Type Cast. What does a poster’s typography tell us? More than you’d think. Graphic designer and Type Tasting founder Sarah Hyndman helps us crack the code behind cinema’s most famous fonts.
June 2017 issue, words Jordan Farley
Pride, Prejudice & Perceptions is an interactive sensory exploration of Jane Austen’s Pride & Prejudice, created by AVM Curiosities & Type Tasting for the British Academy’s Literature Week.
Taking inspiration from the typography found in three editions of this classic novel, Pride, Prejudice & Perceptions uses type, sound, sight and scent to serve one story three ways.
Below are some great photos to give you a glimpse, but this installation is best experienced in person and you can find answers to the following questions:
Cabinet I: Classic, the First Edition.
1. What two scents have we combined for the smell of a traditional printing press?
2. What phrase is revealed in the mirror?
3. What sound can you hear?
Cabinet II: Opulence, the Peacock Edition.
4. What is the book scented with (flick through the pages to smell it)?
5. What does the peacock feather represent?
6. What art movement is the lettering inspired by?
Cabinet III: And Zombies, the Graphic Novel.
7. How many zombies can you see?
8. What does our interpretation of the Zombie Apocalypse smell like?
9. What happens through the final peephole?
Pride, Prejudice & Perceptions presented by AVM Curiosities & Type Tasting
The British Academy, 10-11 Carlton House Terrace, London, SW1Y 5AH
Monday 15th to Friday 19th May, 9am to 6pm. FREE ENTRY
For more information please click here.
Part of the Open Senses Festival
“A thoughtful and contemporary way of deconstructing Pride and Prejudice” Marisa Smith, The British Academy
“Beautiful and so original, I could have spent hours looking at (and hearing and smelling) all the details” Tora Orde-Powlett, Penguin Books
“Black lobster and Jane Austen—of course! And the aroma of the printing press mingled with violet and patchouli oil scented books, it is a sensory delight. Inspired by the typography found in three editions of the classic novel—a delightful and diverting indulgence” Rosalind Freeborn
Channel 4’s Sunday Brunch features history and fashion in type with Sarah Hyndman
Sarah Hyndman interviewed on Sunday Brunch on April 9th 2017, this is available here on catchup TV in the UK (the interview starts at around 01:10). This is an overview of the conversation that covered 550 years of type in eight and a half minutes, with a few supporting facts added in.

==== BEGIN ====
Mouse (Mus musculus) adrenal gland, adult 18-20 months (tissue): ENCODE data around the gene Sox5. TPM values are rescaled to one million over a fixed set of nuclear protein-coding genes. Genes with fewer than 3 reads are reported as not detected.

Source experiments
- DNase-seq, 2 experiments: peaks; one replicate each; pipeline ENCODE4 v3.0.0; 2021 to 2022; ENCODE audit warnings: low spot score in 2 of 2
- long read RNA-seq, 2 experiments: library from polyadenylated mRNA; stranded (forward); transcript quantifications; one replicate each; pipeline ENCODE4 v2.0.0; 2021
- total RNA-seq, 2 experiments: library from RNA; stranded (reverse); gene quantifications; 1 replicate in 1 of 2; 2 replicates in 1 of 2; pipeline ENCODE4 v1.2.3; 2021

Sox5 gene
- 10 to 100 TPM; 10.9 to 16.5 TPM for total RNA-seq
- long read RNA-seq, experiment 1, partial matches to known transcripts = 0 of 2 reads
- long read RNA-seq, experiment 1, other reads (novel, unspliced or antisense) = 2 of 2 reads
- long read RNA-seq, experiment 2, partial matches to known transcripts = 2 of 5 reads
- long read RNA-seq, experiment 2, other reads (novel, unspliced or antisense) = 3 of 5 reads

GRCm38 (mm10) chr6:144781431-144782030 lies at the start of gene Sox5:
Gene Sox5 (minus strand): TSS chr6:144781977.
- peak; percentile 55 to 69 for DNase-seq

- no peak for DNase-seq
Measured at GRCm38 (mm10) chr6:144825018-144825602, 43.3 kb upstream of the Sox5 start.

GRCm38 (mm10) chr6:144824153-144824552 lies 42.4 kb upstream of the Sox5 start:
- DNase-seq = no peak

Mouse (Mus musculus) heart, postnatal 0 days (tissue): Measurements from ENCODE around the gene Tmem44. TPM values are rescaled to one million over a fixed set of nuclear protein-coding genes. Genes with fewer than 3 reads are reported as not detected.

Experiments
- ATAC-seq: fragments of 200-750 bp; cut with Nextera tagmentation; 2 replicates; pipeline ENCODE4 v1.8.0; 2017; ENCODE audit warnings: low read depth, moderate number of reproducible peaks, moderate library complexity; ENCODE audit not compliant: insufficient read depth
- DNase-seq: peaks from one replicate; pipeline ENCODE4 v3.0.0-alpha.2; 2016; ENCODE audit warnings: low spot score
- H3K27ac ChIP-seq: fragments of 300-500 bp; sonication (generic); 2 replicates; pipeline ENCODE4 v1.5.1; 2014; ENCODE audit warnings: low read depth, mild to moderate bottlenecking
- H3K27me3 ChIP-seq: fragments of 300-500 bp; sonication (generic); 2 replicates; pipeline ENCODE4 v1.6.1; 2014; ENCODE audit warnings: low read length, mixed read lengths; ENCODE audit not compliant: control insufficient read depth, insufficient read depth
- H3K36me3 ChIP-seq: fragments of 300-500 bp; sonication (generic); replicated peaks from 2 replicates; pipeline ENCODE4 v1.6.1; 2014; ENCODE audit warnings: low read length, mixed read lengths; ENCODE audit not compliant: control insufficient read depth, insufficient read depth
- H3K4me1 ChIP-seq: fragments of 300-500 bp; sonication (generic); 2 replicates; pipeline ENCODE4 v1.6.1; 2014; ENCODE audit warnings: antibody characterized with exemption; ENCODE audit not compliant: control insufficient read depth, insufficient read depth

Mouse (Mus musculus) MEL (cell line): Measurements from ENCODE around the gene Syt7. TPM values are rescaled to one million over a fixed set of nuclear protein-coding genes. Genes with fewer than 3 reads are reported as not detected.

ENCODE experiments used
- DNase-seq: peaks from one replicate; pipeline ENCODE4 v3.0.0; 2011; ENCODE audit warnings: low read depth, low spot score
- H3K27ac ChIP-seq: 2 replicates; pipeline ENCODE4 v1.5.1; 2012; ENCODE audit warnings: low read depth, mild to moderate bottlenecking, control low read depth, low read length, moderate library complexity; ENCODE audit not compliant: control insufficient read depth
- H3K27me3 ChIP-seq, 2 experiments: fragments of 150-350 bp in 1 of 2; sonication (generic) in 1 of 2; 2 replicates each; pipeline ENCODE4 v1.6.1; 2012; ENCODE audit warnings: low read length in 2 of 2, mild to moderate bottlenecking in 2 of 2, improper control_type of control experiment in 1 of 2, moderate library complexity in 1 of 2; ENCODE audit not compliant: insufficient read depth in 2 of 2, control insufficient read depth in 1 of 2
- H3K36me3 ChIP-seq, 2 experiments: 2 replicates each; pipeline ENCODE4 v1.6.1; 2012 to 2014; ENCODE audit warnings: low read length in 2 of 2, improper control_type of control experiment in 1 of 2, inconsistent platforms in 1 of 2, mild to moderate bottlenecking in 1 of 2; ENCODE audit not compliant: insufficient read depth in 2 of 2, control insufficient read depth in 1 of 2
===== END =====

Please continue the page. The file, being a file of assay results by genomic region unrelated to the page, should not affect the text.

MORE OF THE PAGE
The production team and graphics department at Princess Productions sourced and created most of the examples, we all had a lot of fun because they were excited about the segment. Presenter Simon is also a very big type fan and had his copy of the book stashed in his bag to take home with him.
Tim: Welcome back to Sunday Brunch live. We’re here with graphic designer and author Sarah Hyndman. You’re going to teach us a little about the history of typography, what is it first of all?
Typography is written language made from preformed letters that can be repeated over and over. During the centuries many shapes and styles of the letters have been designed, all of which have absorbed their own set of associations or meanings. We might think that we don’t notice these meanings, but we do because reading is a complex task performed by our non-conscious (like driving or walking), and as a result the type communicates directly with our non-conscious brain.
Looking at type in context is like code breaking. The shapes and styles appear in all aspects of our everyday lives and form a mirror for social history and cultural change. Looking at the typefaces gives you many clues about historical context, origins and genres.
Simon: I like the word typeface better than font, what’s the difference?
A typeface is the design, like Helvetica. A font is the physical form of a typeface—this could be the metal type we print with, or the digital file on your computer. However, the terms are used fairly interchangeably outside the professional world of graphic design and typography.
Tim: You’re now going to take us through the history of a few well-known fonts. First we’re going to look at this gothic font, when was this first used?
Printing first came to Europe in the 1400s and at the time, like many new technologies, it copied the format of the existing technology—in this case hand-written books. Books were huge and prestigious artefacts, carefully hand written by monks and scribes in ornate and calligraphy style that we know as gothic or Blackletter.
Simon: You wouldn’t expect to read a book in this style today?
Vinyl Type: Guess the music genre
We took the Type Tasting record collection along to Letterform Live’s ‘Vinyl’ night with Grafik and Monotype. The record player and vinyl records were set up in the bar as a fun game to play before and after the talks. We invited the audience to guess the music genre from the typeface on the record label, and then to play the record to find out whether they were right. Best played with lashings of beer.